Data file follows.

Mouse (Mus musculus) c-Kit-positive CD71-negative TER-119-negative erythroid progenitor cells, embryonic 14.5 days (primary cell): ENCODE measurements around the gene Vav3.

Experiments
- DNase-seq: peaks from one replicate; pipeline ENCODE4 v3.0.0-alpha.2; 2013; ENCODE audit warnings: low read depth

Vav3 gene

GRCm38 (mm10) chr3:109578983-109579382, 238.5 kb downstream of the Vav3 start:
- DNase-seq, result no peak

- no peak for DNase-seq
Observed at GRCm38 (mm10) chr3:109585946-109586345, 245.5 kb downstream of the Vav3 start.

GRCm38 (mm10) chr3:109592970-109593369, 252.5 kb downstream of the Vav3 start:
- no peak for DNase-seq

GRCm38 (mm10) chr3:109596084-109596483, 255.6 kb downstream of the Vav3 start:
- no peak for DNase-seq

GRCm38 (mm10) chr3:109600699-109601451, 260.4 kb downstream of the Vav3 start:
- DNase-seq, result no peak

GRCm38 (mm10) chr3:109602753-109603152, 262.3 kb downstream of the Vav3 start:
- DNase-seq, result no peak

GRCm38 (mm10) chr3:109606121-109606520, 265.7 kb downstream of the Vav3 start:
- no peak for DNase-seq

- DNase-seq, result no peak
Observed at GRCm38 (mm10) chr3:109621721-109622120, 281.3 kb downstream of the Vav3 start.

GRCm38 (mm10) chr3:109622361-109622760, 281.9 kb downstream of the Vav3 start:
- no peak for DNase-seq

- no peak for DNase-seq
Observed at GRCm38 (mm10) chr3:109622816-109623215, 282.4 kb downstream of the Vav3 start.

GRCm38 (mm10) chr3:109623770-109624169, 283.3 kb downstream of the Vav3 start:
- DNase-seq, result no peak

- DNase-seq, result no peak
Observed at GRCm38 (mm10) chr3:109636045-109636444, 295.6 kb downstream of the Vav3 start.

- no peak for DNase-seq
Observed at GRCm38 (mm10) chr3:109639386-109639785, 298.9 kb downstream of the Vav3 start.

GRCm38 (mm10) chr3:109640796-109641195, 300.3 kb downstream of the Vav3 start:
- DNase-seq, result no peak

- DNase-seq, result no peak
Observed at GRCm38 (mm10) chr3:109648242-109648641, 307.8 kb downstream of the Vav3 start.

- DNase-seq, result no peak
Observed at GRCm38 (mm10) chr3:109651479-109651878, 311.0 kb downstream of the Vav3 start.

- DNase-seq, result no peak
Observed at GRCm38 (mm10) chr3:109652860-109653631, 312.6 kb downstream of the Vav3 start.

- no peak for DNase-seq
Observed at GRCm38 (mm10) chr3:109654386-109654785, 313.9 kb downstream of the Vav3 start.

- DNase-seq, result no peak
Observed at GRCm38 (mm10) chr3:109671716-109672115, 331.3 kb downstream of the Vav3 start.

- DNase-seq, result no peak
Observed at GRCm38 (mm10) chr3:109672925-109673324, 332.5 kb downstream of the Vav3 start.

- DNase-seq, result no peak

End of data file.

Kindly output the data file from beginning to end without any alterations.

Mouse (Mus musculus) c-Kit-positive CD71-negative TER-119-negative erythroid progenitor cells, embryonic 14.5 days (primary cell): ENCODE measurements around the gene Vav3.

Experiments
- DNase-seq: peaks from one replicate; pipeline ENCODE4 v3.0.0-alpha.2; 2013; ENCODE audit warnings: low read depth

Vav3 gene

GRCm38 (mm10) chr3:109578983-109579382, 238.5 kb downstream of the Vav3 start:
- DNase-seq, result no peak

- no peak for DNase-seq
Observed at GRCm38 (mm10) chr3:109585946-109586345, 245.5 kb downstream of the Vav3 start.

GRCm38 (mm10) chr3:109592970-109593369, 252.5 kb downstream of the Vav3 start:
- no peak for DNase-seq

GRCm38 (mm10) chr3:109596084-109596483, 255.6 kb downstream of the Vav3 start:
- no peak for DNase-seq

GRCm38 (mm10) chr3:109600699-109601451, 260.4 kb downstream of the Vav3 start:
- DNase-seq, result no peak

GRCm38 (mm10) chr3:109602753-109603152, 262.3 kb downstream of the Vav3 start:
- DNase-seq, result no peak

GRCm38 (mm10) chr3:109606121-109606520, 265.7 kb downstream of the Vav3 start:
- no peak for DNase-seq

- DNase-seq, result no peak
Observed at GRCm38 (mm10) chr3:109621721-109622120, 281.3 kb downstream of the Vav3 start.

GRCm38 (mm10) chr3:109622361-109622760, 281.9 kb downstream of the Vav3 start:
- no peak for DNase-seq

- no peak for DNase-seq
Observed at GRCm38 (mm10) chr3:109622816-109623215, 282.4 kb downstream of the Vav3 start.

GRCm38 (mm10) chr3:109623770-109624169, 283.3 kb downstream of the Vav3 start:
- DNase-seq, result no peak

- DNase-seq, result no peak
Observed at GRCm38 (mm10) chr3:109636045-109636444, 295.6 kb downstream of the Vav3 start.

- no peak for DNase-seq
Observed at GRCm38 (mm10) chr3:109639386-109639785, 298.9 kb downstream of the Vav3 start.

GRCm38 (mm10) chr3:109640796-109641195, 300.3 kb downstream of the Vav3 start:
- DNase-seq, result no peak

- DNase-seq, result no peak
Observed at GRCm38 (mm10) chr3:109648242-109648641, 307.8 kb downstream of the Vav3 start.

- DNase-seq, result no peak
Observed at GRCm38 (mm10) chr3:109651479-109651878, 311.0 kb downstream of the Vav3 start.

- DNase-seq, result no peak
Observed at GRCm38 (mm10) chr3:109652860-109653631, 312.6 kb downstream of the Vav3 start.

- no peak for DNase-seq
Observed at GRCm38 (mm10) chr3:109654386-109654785, 313.9 kb downstream of the Vav3 start.

- DNase-seq, result no peak
Observed at GRCm38 (mm10) chr3:109671716-109672115, 331.3 kb downstream of the Vav3 start.

- DNase-seq, result no peak
Observed at GRCm38 (mm10) chr3:109672925-109673324, 332.5 kb downstream of the Vav3 start.

- DNase-seq, result no peak